As parents, it’s our duty and instinct to worry about our children, but when dealing with childhood illness, it can be difficult not to panic. We all know that children get sick a lot, particularly when they start going to school, but did you know our children’s immune systems actually continue to develop right up until their teens? This means they are more susceptible than adults, to any form of illness, from a common cold to viruses, like chicken pox or typhoid. Providing your child has access to the right vaccinations, however, means you won’t have to fret too much about serious problems.
It is important to understand that a natural part of growing up is to experience some childhood infections, in order for the body to build its own defences. This way, your child will be less prone to diseases as an adult. But how do you know when to take care of your child yourself, and when to seek out medical advice or treatment? Here is some guidance on how to monitor childhood illnesses and a few preventative measures you can take as a family.
How to deal with colds and mild infections
It’s unfortunately a fact of life that children will contract one or more of the most common viral and bacterial illnesses at some point in their young lives. The trick is learning to recognise these illnesses, and understanding that – in some cases – caring for your child at home really is the best thing you can do. Here are some of the most frequent childhood complaints:
Common cold – a virus with symptoms that include: a running nose, ear infection, sore throat, blocked sinuses, and coughing.
Influenza (flu) – a virus which is most serious for young children and presents symptoms that are similar to a cold, but it lasts longer and requires several days of bed rest.
Strep throat – tell-tale symptoms of this bacterial infection are a high fever, combined with an extremely sore throat. You child may refuse to eat or drink.
Croup – characterised by a ‘barking cough’, usually experienced by children under 6 years old.
Stomach flu – a highly contagious virus that causes diarrhoea and vomiting.
Generally, most fevers, the flu and ear infections cannot be healed with antibiotics, and must be allowed to clear up on their own. Some colds can take up to two weeks to leave your child’s system. Give your child plenty of fluids and let them rest for a few days.
Child medications – such as over-the-counter nasal decongestants and throat tablets for colds – can be soothing, but often disguise symptoms and do not help to clear them up. Suitable painkillers – like paracetamol or ibuprofen – can also be bought from your pharmacy and may be soothing too. Always check the label or ask your pharmacist for advice on the quantity you should give your child, as this varies with your child’s age and weight.
Sometimes it can be difficult to distinguish a harmless virus from a more serious infection, so be sure to consult a doctor if your child’s symptoms change, worsen, or do not disappear.
Signs you should take your child to the doctor
There are of course some occasions when immediate medical assistance should be sought. Phoning for an ambulance in busy urban areas is not always the quickest solution for getting to the emergency department, so see if you can get to the nearest hospital another way. Any of the following symptoms may be warning signs of something serious:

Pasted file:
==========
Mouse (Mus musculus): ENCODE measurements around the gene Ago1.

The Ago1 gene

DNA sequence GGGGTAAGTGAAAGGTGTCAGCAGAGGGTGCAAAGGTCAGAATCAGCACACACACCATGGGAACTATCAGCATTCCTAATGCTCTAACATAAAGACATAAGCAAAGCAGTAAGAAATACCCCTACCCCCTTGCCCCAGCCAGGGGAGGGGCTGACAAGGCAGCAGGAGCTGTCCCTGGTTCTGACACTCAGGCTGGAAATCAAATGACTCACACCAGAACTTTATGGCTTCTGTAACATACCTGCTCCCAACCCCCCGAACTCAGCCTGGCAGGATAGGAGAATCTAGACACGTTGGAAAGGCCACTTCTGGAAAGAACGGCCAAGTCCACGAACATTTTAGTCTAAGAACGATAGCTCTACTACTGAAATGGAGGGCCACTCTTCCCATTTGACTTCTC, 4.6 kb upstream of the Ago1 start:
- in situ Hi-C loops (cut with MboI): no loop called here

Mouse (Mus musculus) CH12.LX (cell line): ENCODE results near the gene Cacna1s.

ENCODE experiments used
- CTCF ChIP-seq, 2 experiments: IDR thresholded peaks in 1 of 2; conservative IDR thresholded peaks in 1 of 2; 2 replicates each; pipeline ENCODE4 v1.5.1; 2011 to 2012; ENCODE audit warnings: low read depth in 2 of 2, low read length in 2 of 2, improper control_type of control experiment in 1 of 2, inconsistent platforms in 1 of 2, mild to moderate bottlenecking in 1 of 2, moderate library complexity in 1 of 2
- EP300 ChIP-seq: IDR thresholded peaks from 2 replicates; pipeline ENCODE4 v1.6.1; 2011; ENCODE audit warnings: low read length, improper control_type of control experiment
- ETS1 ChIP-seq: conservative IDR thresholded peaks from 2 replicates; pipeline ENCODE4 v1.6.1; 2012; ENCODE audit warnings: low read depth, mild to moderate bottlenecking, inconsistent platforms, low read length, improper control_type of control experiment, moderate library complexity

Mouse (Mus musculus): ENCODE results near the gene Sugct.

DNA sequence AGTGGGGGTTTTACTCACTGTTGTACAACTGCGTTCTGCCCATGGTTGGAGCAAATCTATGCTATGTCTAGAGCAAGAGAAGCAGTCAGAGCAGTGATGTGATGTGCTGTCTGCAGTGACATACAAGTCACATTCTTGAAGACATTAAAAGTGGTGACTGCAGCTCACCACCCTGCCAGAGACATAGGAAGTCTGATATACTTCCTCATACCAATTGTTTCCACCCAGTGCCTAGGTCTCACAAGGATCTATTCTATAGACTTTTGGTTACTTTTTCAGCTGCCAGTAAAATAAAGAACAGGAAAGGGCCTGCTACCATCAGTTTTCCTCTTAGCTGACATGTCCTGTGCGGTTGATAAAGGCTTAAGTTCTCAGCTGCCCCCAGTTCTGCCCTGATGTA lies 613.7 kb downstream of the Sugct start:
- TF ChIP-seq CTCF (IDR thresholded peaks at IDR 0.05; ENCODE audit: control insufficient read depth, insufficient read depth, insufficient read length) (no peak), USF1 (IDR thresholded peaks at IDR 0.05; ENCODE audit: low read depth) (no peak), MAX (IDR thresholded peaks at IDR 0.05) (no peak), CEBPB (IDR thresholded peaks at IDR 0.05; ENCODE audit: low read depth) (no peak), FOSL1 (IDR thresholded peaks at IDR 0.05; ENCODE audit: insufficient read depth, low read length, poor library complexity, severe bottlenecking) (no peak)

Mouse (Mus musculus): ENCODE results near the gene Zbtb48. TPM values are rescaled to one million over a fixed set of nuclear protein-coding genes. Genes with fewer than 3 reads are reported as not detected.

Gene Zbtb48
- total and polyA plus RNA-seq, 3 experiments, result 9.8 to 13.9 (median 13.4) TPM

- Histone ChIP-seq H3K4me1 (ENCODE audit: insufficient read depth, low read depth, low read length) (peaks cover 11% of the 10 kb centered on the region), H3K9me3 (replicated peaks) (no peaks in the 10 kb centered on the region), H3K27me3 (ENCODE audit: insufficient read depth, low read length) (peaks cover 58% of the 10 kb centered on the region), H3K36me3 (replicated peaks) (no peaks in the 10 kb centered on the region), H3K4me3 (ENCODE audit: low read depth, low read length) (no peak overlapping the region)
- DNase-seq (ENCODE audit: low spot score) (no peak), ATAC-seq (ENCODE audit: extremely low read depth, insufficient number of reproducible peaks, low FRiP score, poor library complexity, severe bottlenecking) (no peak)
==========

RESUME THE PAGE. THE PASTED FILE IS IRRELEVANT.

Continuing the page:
· A fever over 38.5 degrees
· Breathing problems
· A persistent headache
· Severe diarrhoea or vomiting, especially if containing blood
· Prolonged drowsiness or a stiff neck
· A persistent rash, in particular one that does not disappear if you roll an empty glass over the surface
It’s important to observe your child’s behaviour to determine how serious their condition is. High fevers, for example, are not always cause for concern, if they are short-lived, or if the child is still playing and acting normally.
Some helpful preventative measures for your family’s health
Getting sick is unavoidable for families, but there are a few ways to keep the germs at bay and reduce the risk of illnesses recurring in your household:
Clean Water. Make sure your child is drinking plenty of clean water that has been purified, especially in the hot summer months. Natural liquids, such as coconut water and lemon juice are also good for long-term hydration, as well as being nutritious.
Healthy food. Prevent food- and water-borne viruses, like cholera, entering your home by avoiding fruit and vegetables bought from the roadside. Reduce the amount of spice you add to your child’s meals, as this may also aggravate young digestive systems. Provide a balanced diet based on fresh ingredients and a healthy amount of fibre.
Sanitation. Ensure your child is following proper hygiene rules: washing hands after using the toilet and before they sit down to eat. Be especially vigilant about this if you hear of a virus at school, or if another family member is ill.
The most important piece of advice is not to panic! Most Indian parenting styles do not focus on trying to protect children from everything that life throws at them; they emphasise allowing children’s bodies to develop naturally. Though this means you might have to get used to dealing with a few sick days along the way, if you’re armed with a good awareness of childhood illnesses and a sensible approach to their treatment, you won’t have to rush for the phone every time you hear your child sneeze!